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The legal and tax components of planned gifts often seem so complicated that small nonprofits rule them out as a funding strategy. But ignoring planned giving could equate to ignoring new opportunities for major donors!

Plus resources and support services to demystify planned giving make it much simpler for even the smallest of nonprofits to incorporate them into their development plans and revenue strategies. Here are the basics you need to know about planned gifts and how to use them to boost your sustainability and increase your impact – both tomorrow and today.


planned giving


What is planned giving?

Any type of deferred giving from a donor is a “planned gift.” These include, but are not limited to, direct bequests (a donor puts your organization in her will for a set amount or percentage of her income upon her death), established pools or trusts of funding that send an annual gift your way based on returns (also called annuities), gifts from life insurance policies, and gifts from retirement funds.

They do not all depend on a donor’s death, either, but can rather be a source of thoughtful cooperation for donors that lack immediate cash resources to give you the size of gift they find most appropriate. For instance, gifts from the capital gains on stock transactions or real estate sales empower donors to direct would be tax payments to charity.

Planned giving trends

The Association of Fundraising Professionals reports that the time has “never been better” to incorporate a planned giving strategy into development plans, even for the smallest of nonprofits.

Why? Because our population is aging rapidly, and a large transfer of wealth is about to occur. More and more nonprofits are investing resources in planned giving as a result, with the ultimate goal of establishing endowments to cut their annual fundraising burden significantly and hence make them more sustainable.

Bequests – the planned gift miracle for nonprofits

Up to 80 percent of planned gifts are bequests. The good news is that these are super simple to transact, even for a one-person or all-volunteer nonprofit! Basically, the donor just needs to include language in his will that he wants a certain sum or percentage of his estate to go to a specific charity. The legal planning is nearly all on the donor as opposed to the charity itself. Sometimes charities don’t even know they are in particular wills and receive miraculous checks in the mail from estate managers!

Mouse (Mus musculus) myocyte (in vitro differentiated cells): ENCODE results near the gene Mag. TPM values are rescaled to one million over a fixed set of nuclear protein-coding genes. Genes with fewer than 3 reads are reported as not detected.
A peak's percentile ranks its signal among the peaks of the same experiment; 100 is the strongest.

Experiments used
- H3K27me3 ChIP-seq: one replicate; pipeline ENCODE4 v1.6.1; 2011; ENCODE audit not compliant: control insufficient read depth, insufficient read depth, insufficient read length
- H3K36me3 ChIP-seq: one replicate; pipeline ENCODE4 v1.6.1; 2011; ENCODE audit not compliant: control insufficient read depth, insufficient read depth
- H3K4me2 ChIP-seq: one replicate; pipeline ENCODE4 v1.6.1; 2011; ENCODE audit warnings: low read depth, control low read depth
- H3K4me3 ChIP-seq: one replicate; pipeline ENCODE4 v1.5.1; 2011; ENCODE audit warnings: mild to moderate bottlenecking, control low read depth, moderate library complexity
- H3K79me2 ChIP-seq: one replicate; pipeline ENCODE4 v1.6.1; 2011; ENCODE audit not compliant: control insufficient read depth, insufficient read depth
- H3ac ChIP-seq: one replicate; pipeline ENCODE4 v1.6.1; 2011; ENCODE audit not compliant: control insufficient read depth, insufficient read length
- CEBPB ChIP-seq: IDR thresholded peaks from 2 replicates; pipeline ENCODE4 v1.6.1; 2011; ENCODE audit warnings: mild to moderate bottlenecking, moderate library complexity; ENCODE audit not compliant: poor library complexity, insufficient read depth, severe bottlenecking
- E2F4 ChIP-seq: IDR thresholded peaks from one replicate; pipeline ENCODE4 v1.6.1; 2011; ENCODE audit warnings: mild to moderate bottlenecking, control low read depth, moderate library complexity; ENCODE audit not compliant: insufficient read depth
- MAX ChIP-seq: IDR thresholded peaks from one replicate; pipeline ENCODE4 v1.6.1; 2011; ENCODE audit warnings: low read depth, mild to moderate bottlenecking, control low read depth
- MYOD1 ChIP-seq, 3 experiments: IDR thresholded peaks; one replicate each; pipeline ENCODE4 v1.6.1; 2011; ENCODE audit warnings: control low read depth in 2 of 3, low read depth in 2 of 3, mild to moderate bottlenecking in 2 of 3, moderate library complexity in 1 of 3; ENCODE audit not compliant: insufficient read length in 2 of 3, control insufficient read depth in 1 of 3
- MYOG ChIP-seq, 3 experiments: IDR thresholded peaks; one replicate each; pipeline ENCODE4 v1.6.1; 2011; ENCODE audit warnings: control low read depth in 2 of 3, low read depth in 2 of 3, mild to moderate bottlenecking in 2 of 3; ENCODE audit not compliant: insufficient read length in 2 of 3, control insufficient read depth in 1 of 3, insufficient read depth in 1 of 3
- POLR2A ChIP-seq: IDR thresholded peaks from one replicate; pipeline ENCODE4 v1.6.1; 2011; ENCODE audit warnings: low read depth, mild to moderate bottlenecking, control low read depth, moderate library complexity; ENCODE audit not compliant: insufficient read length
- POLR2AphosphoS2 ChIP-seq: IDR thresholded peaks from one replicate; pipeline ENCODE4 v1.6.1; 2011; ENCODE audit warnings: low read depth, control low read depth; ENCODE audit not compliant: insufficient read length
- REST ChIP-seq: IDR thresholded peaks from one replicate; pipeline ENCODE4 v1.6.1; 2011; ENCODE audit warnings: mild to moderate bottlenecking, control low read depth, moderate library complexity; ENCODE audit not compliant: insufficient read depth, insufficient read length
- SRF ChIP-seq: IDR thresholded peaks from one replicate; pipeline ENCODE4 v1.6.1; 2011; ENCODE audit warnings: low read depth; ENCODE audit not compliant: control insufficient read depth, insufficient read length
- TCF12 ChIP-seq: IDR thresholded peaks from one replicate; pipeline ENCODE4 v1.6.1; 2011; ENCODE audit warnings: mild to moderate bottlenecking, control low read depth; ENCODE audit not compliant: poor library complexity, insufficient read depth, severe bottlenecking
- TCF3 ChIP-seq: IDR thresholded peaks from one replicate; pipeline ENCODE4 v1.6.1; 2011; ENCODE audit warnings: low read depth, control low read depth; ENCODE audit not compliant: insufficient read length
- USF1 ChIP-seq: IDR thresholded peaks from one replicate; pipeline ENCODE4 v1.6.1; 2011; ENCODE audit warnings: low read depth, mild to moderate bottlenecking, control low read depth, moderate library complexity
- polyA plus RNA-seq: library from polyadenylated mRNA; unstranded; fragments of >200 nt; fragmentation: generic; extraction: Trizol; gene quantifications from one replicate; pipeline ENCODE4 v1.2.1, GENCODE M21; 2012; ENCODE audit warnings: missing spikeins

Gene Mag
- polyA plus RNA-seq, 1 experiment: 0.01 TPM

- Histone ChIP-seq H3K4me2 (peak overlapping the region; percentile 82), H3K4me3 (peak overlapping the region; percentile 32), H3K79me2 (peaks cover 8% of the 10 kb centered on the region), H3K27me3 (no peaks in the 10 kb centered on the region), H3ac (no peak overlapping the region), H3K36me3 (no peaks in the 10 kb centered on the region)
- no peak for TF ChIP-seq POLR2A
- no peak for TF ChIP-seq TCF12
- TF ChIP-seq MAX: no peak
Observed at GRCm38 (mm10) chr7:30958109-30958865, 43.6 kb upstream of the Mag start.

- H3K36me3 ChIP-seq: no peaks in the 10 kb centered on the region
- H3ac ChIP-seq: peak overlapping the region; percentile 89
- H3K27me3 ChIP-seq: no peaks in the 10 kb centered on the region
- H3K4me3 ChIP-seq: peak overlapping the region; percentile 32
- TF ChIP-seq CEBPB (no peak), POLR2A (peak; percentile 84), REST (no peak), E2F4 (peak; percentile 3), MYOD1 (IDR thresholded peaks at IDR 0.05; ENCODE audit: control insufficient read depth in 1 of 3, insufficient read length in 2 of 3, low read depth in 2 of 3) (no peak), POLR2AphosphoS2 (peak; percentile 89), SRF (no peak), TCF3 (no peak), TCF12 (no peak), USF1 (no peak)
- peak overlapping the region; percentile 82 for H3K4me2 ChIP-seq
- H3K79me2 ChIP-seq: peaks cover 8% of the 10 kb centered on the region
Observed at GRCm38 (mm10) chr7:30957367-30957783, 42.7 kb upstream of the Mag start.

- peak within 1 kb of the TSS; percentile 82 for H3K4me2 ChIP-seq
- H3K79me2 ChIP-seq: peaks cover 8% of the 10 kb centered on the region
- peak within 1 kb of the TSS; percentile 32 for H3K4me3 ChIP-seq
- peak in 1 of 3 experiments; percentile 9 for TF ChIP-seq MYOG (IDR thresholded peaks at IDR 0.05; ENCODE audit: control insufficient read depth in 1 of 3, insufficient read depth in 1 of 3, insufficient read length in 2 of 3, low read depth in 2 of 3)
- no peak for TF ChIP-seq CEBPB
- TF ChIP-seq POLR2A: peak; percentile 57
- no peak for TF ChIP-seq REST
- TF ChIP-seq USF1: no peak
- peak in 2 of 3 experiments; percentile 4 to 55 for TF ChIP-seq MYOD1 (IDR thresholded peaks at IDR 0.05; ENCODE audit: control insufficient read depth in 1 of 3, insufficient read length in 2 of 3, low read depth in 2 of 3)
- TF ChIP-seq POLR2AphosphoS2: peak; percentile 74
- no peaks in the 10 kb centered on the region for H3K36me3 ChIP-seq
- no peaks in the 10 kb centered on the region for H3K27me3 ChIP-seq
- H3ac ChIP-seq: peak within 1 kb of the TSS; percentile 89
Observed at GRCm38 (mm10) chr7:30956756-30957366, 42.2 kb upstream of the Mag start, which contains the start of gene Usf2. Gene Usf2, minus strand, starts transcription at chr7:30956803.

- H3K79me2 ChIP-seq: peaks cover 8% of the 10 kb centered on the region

How to integrate a bequest program into your organizational plan

  • You can set up a program in house, as in post on your website that bequests are a good way to help you if cash in hand at the moment is impossible, or if the donor wants to have a deeper impact. Most often, bequests are part of a dialogue with special volunteers or patrons to your organization that do want to give more and seek means to do so via conversations with you. It helps to have a simple pamphlet available to share with the donor prospect during your conversations.
  • Build a long term financial projection for your organization that includes an endowment and/or special capital needs of the future. Maybe you anticipate needing a good amount of money for a building renovation, or you can foresee how a special endowment to cut program costs for underserved community members permanently over time could enhance your mission and its impact in the community. Put that sustainable future into writing!
  • Include information about how you plan to recognize your bequest donors in your marketing materials. Since you won’t receive the gifts in their lifetime, you need a creative means of thanking them today for tomorrow. The means of doing this in universities, hospitals, and large nonprofits, is creating “legacy societies,” or special circles that include only planned giving donors. Those societies then have dinners or other events annually to honor those donors.

    You can apply this principle on a smaller scale, by honoring your bequest donors in your newsletter, on your website, or in a special press release or community-based interview. The key is to thank your donors and let them know upfront that they will be recognized.

Tips and resources to setup and manage planned giving

  • Create a manageable goal to get started. With board approval, set a realistic goal to obtain a specific number of bequests in a timeframe from a specific number of conversations (i.e., “I will talk to 10 donors about bequests and receive 2 bequests during our annual appeal this fall”).
  • Consult Leave a Legacy, a public awareness campaign that provides educational resources to nonprofits on how to include the proper bequest language in wills and even posters to inspire donor prospects to research bequests themselves.
  • You don’t have to spend much on marketing, but you do have to get the message out that you have a planned gift program. Take advantage of free advertising as much as possible! The Fundraising Authority shares low cost or no cost ways your small nonprofit can promote planned giving – the best being tried and true word of mouth and face to face visits.
  • Pro bono specialists can help you set up the legal and financial resources, as well as the program marketing, to make planned giving possible. Networks like LA Works or Idealist connect professionals that want to volunteer for good causes to specific projects of this sort.

In summary, don’t be afraid of planned giving, but rather think of it as a tool to enable your best patrons to help make you more sustainable going forward. Keep it simple by focusing on bequests to start, and gradually work in more complex planned giving strategies with resources for nonprofits and pro-bono professionals that won’t tax your limited resources!

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